Smith Faculty Opinion Article
June 14, 2012
The United States Is Becoming Too Much Like Greece
This weekend, Greece go to the polls but and the winners will not likely be
able to form a government that can solve the county’s intractable economic
problems. Americans should pay close attention—the United States is becoming too
much like Greece and could easily end up in the same place.
Greece’s troubles began with an uncompetitive private sector instigated by
unrealistic labor market policies and a single currency with Germany. Exports
became too expensive, domestic industries could not adequately compete with
imports, the private sector grew too slowly, and unemployment rose. Youth
unemployment and underemployment became endemic.
In the United States, huge trade deficits on oil and with China are slowing
growth—both are caused by government policies. With more offshore drilling and
better use of abundant natural gas, the US could cut oil imports in half.
Regarding China, the United States could take action against China’s undervalued
currency and protectionism but doesn’t. Consequently, unemployment is stuck
above 8 percent and too many college graduates are waiting on tables or at
counters at Starbucks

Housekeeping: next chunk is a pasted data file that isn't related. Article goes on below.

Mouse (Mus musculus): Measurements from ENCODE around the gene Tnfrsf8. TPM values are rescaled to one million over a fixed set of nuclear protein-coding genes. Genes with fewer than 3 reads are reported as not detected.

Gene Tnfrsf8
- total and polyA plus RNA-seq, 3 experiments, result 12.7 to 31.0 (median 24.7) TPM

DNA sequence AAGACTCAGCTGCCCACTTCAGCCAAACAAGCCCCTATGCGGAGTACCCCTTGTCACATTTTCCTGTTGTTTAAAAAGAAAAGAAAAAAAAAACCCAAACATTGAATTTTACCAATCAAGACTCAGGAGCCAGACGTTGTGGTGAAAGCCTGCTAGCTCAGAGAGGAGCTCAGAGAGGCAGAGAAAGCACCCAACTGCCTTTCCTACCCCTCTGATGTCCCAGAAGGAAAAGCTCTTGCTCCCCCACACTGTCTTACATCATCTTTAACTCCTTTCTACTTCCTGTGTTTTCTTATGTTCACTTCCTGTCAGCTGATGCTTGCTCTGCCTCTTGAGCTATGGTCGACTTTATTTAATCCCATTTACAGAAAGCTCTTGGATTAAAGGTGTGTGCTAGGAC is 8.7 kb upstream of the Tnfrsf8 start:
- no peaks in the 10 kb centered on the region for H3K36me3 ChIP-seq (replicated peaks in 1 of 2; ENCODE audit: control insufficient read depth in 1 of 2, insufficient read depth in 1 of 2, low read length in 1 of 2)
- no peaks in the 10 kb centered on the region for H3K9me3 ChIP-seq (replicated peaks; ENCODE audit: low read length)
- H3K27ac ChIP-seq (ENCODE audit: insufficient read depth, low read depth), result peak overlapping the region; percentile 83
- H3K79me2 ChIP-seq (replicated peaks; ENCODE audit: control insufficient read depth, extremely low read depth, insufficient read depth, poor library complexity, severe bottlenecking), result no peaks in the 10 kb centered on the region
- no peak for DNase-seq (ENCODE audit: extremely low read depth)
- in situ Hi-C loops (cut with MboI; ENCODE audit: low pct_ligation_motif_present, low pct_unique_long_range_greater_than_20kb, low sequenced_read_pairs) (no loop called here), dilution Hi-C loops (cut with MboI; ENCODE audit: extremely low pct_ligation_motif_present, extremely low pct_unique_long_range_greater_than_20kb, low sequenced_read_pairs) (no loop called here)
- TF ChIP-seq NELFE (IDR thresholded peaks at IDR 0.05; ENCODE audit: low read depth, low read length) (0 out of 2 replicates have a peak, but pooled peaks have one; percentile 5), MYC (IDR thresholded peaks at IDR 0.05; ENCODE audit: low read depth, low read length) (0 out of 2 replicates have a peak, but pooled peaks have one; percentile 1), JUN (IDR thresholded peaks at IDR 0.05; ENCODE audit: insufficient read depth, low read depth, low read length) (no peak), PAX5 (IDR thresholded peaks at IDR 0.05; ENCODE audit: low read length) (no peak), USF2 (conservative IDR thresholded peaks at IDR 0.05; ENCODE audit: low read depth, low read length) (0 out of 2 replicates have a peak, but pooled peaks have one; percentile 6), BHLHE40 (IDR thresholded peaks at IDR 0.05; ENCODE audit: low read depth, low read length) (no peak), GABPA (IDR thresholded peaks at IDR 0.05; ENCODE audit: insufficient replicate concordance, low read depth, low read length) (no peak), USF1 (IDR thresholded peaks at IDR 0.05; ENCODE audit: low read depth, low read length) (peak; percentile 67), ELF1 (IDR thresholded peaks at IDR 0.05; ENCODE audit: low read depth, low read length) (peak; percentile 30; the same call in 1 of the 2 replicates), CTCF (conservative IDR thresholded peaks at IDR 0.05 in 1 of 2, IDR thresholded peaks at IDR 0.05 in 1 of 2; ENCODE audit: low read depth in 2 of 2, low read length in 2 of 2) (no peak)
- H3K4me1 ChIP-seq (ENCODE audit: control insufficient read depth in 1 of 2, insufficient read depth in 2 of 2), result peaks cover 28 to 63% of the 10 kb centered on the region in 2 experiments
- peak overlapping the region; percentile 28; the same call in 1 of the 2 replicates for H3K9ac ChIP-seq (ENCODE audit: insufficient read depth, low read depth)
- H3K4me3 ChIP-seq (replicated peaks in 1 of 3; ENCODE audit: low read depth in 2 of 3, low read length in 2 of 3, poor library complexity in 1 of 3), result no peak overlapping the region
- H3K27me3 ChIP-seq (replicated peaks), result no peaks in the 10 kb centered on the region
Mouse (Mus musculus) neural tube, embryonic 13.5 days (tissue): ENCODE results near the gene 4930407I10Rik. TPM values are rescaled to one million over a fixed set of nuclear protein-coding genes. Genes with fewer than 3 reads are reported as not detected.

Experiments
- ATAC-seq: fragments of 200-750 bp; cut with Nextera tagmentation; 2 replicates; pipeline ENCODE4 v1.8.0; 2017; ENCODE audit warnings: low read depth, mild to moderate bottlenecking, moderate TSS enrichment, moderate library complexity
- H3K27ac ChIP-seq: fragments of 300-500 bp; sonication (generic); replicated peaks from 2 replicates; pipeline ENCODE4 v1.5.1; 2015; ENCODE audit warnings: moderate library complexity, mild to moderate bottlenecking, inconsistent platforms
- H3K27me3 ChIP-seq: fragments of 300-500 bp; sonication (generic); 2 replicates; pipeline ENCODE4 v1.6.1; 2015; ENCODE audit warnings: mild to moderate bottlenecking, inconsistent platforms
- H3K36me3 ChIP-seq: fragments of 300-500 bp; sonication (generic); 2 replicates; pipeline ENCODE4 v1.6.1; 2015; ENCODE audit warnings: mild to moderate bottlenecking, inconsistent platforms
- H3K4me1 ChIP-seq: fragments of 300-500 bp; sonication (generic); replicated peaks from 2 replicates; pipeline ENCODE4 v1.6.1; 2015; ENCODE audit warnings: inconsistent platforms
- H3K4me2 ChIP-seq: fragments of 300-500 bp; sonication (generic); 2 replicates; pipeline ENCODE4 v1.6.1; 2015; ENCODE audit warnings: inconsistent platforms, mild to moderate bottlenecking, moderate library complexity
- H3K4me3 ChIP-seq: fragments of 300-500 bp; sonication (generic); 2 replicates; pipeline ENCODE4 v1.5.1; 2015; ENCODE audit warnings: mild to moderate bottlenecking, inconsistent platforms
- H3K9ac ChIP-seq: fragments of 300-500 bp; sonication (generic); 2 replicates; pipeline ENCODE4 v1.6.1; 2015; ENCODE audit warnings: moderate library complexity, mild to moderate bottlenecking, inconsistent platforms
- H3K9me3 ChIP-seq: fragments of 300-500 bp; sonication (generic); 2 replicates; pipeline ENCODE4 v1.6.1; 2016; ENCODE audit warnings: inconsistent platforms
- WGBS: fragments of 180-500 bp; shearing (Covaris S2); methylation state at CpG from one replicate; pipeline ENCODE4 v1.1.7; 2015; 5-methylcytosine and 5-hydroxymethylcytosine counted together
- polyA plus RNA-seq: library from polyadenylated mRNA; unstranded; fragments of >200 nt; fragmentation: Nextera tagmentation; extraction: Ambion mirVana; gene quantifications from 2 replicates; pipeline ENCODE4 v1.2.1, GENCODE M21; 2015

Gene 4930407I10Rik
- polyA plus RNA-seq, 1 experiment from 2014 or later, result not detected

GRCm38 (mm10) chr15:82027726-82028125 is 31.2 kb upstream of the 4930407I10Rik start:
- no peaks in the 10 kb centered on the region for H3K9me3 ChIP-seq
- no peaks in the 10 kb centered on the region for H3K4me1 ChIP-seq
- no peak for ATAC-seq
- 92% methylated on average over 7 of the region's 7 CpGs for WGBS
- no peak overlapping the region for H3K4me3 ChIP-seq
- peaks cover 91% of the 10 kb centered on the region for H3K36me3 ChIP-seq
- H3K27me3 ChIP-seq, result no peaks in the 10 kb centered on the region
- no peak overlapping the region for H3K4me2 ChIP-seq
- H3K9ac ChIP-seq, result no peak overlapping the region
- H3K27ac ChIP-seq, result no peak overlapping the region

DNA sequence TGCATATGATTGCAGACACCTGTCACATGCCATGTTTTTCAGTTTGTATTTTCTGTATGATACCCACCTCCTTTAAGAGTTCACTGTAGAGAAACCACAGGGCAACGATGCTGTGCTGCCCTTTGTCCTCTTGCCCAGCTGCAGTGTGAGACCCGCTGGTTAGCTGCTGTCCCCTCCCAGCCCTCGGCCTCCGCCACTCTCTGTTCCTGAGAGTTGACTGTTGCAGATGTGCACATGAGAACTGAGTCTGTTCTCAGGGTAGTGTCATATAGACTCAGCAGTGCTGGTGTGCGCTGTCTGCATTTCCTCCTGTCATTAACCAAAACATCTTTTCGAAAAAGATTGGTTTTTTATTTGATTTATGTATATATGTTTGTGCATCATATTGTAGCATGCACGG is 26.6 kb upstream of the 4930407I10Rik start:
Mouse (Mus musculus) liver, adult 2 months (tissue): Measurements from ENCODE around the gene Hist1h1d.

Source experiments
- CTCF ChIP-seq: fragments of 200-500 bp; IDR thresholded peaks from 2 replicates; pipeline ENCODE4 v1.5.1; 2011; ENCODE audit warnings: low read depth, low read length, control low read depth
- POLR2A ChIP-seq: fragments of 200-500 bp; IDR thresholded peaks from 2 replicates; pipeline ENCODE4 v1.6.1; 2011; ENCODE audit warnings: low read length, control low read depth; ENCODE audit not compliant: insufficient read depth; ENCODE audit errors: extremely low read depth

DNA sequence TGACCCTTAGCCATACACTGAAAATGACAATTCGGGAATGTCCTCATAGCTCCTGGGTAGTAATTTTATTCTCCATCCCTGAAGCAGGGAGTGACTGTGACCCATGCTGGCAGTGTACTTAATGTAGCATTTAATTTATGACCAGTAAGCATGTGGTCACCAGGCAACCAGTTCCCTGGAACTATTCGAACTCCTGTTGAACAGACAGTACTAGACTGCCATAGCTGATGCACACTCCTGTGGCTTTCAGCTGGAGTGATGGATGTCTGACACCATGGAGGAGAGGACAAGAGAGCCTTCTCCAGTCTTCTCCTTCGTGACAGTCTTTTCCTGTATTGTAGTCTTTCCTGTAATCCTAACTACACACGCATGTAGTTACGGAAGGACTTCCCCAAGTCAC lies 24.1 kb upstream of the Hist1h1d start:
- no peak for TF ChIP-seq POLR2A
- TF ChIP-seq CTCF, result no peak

To tap down unemployment, Greece permitted workers to retire too young and
spent too much on pensions, and the government spent lavishly on education,
health care, and other services to create jobs.
In the United States, state and local governments are spending too much on
social security and employee pensions. Federal government spending has
permanently increased, under the guise of temporary stimulus, to create
government jobs and to subsidize a very inefficient health care system. States
are spending too much on inefficient educational and transit systems, and other
services, and on skyrocketing Medicaid mandates and health care benefits for
employees and retirees.
The federal deficit has rocketed from $161 billion in 2007 to about $1.3
trillion, and has been above $1 trillion for four years. The US has lost its
prized AAA credit rating, and its creditworthiness will continue to fall if the
huge federal deficit is not curtailed. President Obama has no credible plan to
bring down the deficit.
As federal and state debt mounts up, the U.S. credit rating will continue to
be downgraded, and investors will become reluctant to hold US bonds without
receiving much higher interest rates. As in Greece, high interest rates on
government debt will drive federal and state governments into insolvency, or the
Federal Reserve will have to print money to buy government bonds and
hyperinflation will result. Calamity would result, either way.
Peter Morici is a professor at the University
of Maryland School of Business and former Chief Economist at the U.S. International